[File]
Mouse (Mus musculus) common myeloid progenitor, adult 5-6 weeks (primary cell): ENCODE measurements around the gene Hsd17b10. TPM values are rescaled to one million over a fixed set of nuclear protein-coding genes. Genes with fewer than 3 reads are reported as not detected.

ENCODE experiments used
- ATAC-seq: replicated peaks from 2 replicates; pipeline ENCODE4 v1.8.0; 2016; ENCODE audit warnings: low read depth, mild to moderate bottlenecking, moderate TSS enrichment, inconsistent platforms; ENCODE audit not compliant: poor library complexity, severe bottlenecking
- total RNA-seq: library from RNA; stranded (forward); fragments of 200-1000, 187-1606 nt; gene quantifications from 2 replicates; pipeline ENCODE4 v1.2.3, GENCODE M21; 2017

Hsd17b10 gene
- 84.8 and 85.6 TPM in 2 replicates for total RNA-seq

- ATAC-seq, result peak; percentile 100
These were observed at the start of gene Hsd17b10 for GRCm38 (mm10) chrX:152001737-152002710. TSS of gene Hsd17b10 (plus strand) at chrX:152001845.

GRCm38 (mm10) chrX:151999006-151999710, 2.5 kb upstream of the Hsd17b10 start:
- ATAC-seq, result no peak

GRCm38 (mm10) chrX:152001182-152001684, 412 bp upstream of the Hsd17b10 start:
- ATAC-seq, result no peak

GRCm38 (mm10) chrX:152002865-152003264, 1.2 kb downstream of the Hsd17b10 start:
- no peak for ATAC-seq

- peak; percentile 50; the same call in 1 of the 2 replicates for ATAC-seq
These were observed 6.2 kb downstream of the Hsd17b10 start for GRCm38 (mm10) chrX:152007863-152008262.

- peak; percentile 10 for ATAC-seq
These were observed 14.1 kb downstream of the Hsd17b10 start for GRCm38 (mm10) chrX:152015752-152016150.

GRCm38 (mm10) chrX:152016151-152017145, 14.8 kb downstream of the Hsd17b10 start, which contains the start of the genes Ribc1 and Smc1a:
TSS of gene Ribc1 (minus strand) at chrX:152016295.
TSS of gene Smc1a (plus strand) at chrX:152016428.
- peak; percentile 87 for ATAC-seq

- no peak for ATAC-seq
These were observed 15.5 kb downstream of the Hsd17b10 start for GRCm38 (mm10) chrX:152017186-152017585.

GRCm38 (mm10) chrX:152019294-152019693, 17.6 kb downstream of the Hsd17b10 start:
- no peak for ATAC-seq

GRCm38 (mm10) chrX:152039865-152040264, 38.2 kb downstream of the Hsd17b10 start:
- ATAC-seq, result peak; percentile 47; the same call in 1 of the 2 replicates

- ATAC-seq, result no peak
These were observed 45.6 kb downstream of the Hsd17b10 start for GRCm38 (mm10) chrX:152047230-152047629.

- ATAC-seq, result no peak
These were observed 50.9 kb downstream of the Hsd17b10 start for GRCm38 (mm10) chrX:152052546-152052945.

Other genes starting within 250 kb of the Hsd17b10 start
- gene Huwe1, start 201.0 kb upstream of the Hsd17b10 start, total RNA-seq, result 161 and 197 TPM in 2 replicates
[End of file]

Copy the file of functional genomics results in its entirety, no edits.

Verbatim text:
Mouse (Mus musculus) common myeloid progenitor, adult 5-6 weeks (primary cell): ENCODE measurements around the gene Hsd17b10. TPM values are rescaled to one million over a fixed set of nuclear protein-coding genes. Genes with fewer than 3 reads are reported as not detected.

ENCODE experiments used
- ATAC-seq: replicated peaks from 2 replicates; pipeline ENCODE4 v1.8.0; 2016; ENCODE audit warnings: low read depth, mild to moderate bottlenecking, moderate TSS enrichment, inconsistent platforms; ENCODE audit not compliant: poor library complexity, severe bottlenecking
- total RNA-seq: library from RNA; stranded (forward); fragments of 200-1000, 187-1606 nt; gene quantifications from 2 replicates; pipeline ENCODE4 v1.2.3, GENCODE M21; 2017

Hsd17b10 gene
- 84.8 and 85.6 TPM in 2 replicates for total RNA-seq

- ATAC-seq, result peak; percentile 100
These were observed at the start of gene Hsd17b10 for GRCm38 (mm10) chrX:152001737-152002710. TSS of gene Hsd17b10 (plus strand) at chrX:152001845.

GRCm38 (mm10) chrX:151999006-151999710, 2.5 kb upstream of the Hsd17b10 start:
- ATAC-seq, result no peak

GRCm38 (mm10) chrX:152001182-152001684, 412 bp upstream of the Hsd17b10 start:
- ATAC-seq, result no peak

GRCm38 (mm10) chrX:152002865-152003264, 1.2 kb downstream of the Hsd17b10 start:
- no peak for ATAC-seq

- peak; percentile 50; the same call in 1 of the 2 replicates for ATAC-seq
These were observed 6.2 kb downstream of the Hsd17b10 start for GRCm38 (mm10) chrX:152007863-152008262.

- peak; percentile 10 for ATAC-seq
These were observed 14.1 kb downstream of the Hsd17b10 start for GRCm38 (mm10) chrX:152015752-152016150.

GRCm38 (mm10) chrX:152016151-152017145, 14.8 kb downstream of the Hsd17b10 start, which contains the start of the genes Ribc1 and Smc1a:
TSS of gene Ribc1 (minus strand) at chrX:152016295.
TSS of gene Smc1a (plus strand) at chrX:152016428.
- peak; percentile 87 for ATAC-seq

- no peak for ATAC-seq
These were observed 15.5 kb downstream of the Hsd17b10 start for GRCm38 (mm10) chrX:152017186-152017585.

GRCm38 (mm10) chrX:152019294-152019693, 17.6 kb downstream of the Hsd17b10 start:
- no peak for ATAC-seq

GRCm38 (mm10) chrX:152039865-152040264, 38.2 kb downstream of the Hsd17b10 start:
- ATAC-seq, result peak; percentile 47; the same call in 1 of the 2 replicates

- ATAC-seq, result no peak
These were observed 45.6 kb downstream of the Hsd17b10 start for GRCm38 (mm10) chrX:152047230-152047629.

- ATAC-seq, result no peak
These were observed 50.9 kb downstream of the Hsd17b10 start for GRCm38 (mm10) chrX:152052546-152052945.

Other genes starting within 250 kb of the Hsd17b10 start
- gene Huwe1, start 201.0 kb upstream of the Hsd17b10 start, total RNA-seq, result 161 and 197 TPM in 2 replicates